Cradling a purple-hued hardback in a basement room of the Milton S. Eisenhower Library, Gabrielle Dean has yet to imagine the many ways the unique tome that has just arrived at Johns Hopkins University will be used.
"This is John Barth's copy of James Joyce's Ulysses, from when he was a student here," the Sheridan Libraries literary rare books and manuscripts curator says, thumbing through the pages. The book is filled with underlines, as well as notes in the margins. Individual chapters of the 1934 edition have been meticulously tagged with handwritten labels that list episode titles, like "Sirens" and "Cyclops." An acclaimed writer who taught creative writing at Johns Hopkins, Barth, A&S '51, '52 (MA), worked with the libraries to bring his archives to the university. Nearly 50 cardboard boxes stocked with books have just arrived here; they'll be unpacked and cataloged before parts of the collection are exhibited in 2015.
"Barth made these little tabs," says Dean, pointing at his organized dissection of the Irish masterpiece. "He was studying the book. This is a person who was going to be a writer."
Such annotated books, along with manuscripts of his own novels, provide clues about Barth's own writing process—precious information for anyone wishing to study the author or the art of writing.
It's just one example of the importance of such gifts to the Johns Hopkins academic experience. From a first edition of Newton's Principia and the papers of Inner Harbor developer Martin Millspaugh to prized guitars and towering sculptures, these donations play a vital role in connecting students to a world beyond computers and classrooms.
"In this day and age, we're getting away from the three-dimensional, the tangible object," says Jackie O'Regan, Johns Hopkins curator of cultural properties. "Kids are learning online, but nothing beats seeing something in person."
Indeed, with each object donated to Johns Hopkins, there's a story that comes with it. Last year, the Peabody Institute was gifted a 1958 Ignacio Fleta guitar by David Paulsen and his wife, Claude Duvernoy Paulsen. David Paulsen, who has spent most of his life producing, writing, and directing television and films, studied violin in the 1950s at the Peabody Preparatory, where his mother, Mildred Pelovitz, taught piano. He also played the guitar, studying under the tutelage of Venezuelan guitarist Rodrigo Riera.
Deft in many careers, Paulsen left for Europe in 1966 to tour as a skating clown with Holiday on Ice. While there, Riera recommended Paulsen visit Ignacio Fleta, a famed luthier in Barcelona, to see if Paulsen could obtain one of his guitars.
"I recall Fleta being a very lovely man who served me a little aperitif in the afternoon," says Paulsen from his home in Los Angeles.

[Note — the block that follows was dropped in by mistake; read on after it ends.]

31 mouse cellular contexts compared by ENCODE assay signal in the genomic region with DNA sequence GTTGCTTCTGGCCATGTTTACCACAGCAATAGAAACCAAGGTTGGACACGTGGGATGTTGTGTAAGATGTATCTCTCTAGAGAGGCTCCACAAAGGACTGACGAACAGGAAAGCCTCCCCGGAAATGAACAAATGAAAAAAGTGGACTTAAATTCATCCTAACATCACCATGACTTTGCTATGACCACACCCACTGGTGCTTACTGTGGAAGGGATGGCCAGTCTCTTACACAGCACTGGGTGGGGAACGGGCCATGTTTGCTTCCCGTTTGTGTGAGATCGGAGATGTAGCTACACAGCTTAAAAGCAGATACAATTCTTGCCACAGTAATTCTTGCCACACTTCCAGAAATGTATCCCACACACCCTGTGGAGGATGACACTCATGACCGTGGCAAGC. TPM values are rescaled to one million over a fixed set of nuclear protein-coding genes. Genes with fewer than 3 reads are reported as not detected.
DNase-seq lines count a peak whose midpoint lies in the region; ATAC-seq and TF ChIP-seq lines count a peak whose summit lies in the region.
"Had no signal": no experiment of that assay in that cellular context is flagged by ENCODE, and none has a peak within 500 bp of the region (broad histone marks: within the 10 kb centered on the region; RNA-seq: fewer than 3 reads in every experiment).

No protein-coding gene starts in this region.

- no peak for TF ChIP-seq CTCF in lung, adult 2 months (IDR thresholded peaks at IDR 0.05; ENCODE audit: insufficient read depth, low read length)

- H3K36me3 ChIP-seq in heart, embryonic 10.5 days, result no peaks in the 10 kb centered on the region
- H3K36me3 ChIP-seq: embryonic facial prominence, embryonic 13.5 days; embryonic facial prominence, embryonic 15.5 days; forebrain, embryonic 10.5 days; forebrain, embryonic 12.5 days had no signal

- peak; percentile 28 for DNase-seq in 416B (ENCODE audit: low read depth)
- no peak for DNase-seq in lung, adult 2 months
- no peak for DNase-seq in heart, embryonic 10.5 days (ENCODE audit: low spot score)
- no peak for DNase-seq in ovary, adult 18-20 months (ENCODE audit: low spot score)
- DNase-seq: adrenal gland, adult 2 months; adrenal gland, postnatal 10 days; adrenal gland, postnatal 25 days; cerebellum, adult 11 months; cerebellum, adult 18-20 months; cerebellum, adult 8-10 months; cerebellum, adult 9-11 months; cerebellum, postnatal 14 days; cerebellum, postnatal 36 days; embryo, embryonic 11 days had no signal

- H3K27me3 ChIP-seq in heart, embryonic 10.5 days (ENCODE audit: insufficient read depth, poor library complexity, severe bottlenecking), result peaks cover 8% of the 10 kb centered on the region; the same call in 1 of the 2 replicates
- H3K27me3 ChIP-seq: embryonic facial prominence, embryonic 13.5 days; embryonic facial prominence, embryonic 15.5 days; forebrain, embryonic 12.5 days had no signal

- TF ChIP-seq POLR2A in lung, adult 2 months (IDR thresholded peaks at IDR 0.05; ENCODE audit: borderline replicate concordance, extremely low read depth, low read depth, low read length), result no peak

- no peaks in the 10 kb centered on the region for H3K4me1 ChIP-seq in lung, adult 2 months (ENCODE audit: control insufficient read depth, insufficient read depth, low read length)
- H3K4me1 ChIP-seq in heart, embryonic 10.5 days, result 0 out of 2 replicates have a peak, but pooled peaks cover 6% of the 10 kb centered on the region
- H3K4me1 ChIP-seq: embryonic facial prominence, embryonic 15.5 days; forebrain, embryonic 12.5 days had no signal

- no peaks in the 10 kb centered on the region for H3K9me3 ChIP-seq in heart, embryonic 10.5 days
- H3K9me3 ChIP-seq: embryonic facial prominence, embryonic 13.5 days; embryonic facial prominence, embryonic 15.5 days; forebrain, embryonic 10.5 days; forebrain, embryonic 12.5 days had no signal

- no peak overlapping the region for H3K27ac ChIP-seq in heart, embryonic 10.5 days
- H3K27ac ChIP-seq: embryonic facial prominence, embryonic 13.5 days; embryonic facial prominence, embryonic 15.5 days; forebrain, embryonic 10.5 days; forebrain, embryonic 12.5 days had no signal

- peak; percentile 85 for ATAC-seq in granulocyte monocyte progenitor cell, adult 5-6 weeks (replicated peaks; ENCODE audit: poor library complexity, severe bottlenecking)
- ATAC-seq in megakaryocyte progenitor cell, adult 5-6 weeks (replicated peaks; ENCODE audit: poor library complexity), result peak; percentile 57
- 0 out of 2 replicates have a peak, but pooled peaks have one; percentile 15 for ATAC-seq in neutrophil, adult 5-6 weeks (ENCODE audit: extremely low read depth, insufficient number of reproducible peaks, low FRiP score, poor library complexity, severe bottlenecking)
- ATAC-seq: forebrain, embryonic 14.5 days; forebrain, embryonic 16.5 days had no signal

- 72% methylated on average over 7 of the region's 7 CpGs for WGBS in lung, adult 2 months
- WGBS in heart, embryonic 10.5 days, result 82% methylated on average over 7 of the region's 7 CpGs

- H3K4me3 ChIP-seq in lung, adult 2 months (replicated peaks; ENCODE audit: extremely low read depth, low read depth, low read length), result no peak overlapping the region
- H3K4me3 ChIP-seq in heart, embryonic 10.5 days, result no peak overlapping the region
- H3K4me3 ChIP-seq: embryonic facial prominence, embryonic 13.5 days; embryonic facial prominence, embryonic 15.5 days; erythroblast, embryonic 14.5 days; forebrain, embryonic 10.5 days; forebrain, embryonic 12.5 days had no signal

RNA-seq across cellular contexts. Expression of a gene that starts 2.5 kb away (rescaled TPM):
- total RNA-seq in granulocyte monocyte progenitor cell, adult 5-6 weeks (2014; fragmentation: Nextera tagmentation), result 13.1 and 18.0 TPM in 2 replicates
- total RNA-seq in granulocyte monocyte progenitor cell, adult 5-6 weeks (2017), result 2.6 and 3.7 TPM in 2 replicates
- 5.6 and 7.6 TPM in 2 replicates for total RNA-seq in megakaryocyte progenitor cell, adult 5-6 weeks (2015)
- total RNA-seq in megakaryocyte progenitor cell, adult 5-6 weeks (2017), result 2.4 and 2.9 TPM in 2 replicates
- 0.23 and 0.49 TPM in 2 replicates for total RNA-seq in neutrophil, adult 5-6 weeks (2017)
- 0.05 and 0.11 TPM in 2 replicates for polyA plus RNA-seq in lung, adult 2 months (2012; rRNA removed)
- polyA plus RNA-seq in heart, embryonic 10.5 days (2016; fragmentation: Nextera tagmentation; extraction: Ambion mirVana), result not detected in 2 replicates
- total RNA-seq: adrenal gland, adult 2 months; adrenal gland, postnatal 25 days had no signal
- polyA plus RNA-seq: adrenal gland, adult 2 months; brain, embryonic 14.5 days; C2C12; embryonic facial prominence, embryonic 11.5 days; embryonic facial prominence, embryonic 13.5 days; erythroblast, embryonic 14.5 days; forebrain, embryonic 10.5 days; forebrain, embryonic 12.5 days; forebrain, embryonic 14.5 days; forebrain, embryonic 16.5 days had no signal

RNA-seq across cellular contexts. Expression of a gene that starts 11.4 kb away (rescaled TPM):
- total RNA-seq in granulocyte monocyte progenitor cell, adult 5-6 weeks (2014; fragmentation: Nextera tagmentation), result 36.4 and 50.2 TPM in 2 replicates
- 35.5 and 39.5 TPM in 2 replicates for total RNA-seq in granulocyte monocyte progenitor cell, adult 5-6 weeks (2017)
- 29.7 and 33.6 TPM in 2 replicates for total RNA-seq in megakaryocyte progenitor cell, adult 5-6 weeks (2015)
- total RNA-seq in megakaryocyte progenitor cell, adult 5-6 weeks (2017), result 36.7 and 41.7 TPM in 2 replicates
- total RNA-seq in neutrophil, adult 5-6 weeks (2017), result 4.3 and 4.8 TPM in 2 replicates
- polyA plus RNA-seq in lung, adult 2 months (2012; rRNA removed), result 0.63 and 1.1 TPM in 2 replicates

Although neither spoke a common language, Fleta was able to communicate the bad news: The wait time for one of his instruments was five years. Would Paulsen, however, be interested in a guitar Fleta had originally made for one of his sons?
"It had some cracks in it, but it was still a magnificent instrument," says Paulsen. "The sound is a wonderful, rich, full sound. It plays like a dream; I don't know if I could describe it better than that."
Paulsen paid $150 for the guitar, and Fleta repaired the cracks. It became Paulsen's most prized guitar.
In recent years, however, Paulsen had been playing less. His hands no longer worked the Fleta's fingerboard as they had in the past. Moved by the classical guitar music of Peabody faculty member Manuel Barrueco, Peab '75, the Paulsens decided to part with the Fleta.
"I listened to that and said, 'You know what? They should have it,'" recalls Paulsen. "It would be thoroughly enjoyed."
When the Fleta—now appraised at $38,000—finally moved to Peabody last April, it traveled with Peabody's director of major gifts on Southwest Airlines in its very own seat. Today, along with a 390-year-old Maggini violin donated by the late Karl Kostoff, Paulsen's Fleta is one of the jewels of Peabody's collection.
"I think it will serve exactly Mr. Paulsen's purpose, which is to give the students or teachers the opportunity to experience playing a first-class instrument," says Barrueco. "It's a nice feeling of support for the work we're doing."
Of the more than 1,000 instruments owned by Peabody, the majority has been gifted to the institution, according to Patrick O'Neall, the institute's director of major gifts. Pianos are such a popular donated item that Peabody is able to loan uprights to their piano students for use in their off-campus residences.
Every object offered for donation is carefully evaluated to see whether it fits with the university's mission before it is accepted. If an object is deemed a suitable gift, the Office of Gift Planning ensures there are no issues surrounding the object's procurement or ownership prior to its donation. Some donors also provide funding for related expenses, like maintenance.
"Gifts in kind," as such objects are called, "play an indispensable role, especially for the libraries and museums, which support learning through objects," says Winston Tabb, Sheridan Dean of University Libraries and Museums. "Gifts in kind are often literally 'the gifts money cannot buy.'"